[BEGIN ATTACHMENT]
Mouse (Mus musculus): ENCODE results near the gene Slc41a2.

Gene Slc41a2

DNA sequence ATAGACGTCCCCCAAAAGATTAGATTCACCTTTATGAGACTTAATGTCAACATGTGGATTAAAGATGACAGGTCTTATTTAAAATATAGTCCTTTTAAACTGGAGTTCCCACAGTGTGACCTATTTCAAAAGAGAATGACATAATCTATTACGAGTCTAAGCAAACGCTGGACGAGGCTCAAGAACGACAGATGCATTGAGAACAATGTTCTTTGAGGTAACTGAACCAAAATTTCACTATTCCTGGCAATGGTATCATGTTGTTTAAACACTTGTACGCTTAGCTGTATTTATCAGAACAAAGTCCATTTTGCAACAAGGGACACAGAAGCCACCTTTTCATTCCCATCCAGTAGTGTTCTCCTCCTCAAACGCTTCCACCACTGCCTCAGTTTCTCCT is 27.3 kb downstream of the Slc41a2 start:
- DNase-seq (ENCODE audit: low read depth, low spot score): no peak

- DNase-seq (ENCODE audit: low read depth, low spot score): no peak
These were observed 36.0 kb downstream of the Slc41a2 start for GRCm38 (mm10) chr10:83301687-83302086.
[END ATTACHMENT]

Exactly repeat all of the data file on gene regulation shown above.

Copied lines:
Mouse (Mus musculus): ENCODE results near the gene Slc41a2.

Gene Slc41a2

DNA sequence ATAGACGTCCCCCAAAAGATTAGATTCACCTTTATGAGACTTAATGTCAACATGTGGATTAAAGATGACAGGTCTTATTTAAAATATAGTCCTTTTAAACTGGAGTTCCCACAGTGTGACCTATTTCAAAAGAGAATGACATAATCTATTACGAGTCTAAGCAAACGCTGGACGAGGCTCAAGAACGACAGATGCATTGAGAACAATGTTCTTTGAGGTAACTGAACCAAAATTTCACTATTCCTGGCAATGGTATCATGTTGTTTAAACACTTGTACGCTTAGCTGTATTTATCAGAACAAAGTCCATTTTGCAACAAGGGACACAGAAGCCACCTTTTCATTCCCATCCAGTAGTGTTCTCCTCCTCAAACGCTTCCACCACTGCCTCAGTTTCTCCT is 27.3 kb downstream of the Slc41a2 start:
- DNase-seq (ENCODE audit: low read depth, low spot score): no peak

- DNase-seq (ENCODE audit: low read depth, low spot score): no peak
These were observed 36.0 kb downstream of the Slc41a2 start for GRCm38 (mm10) chr10:83301687-83302086.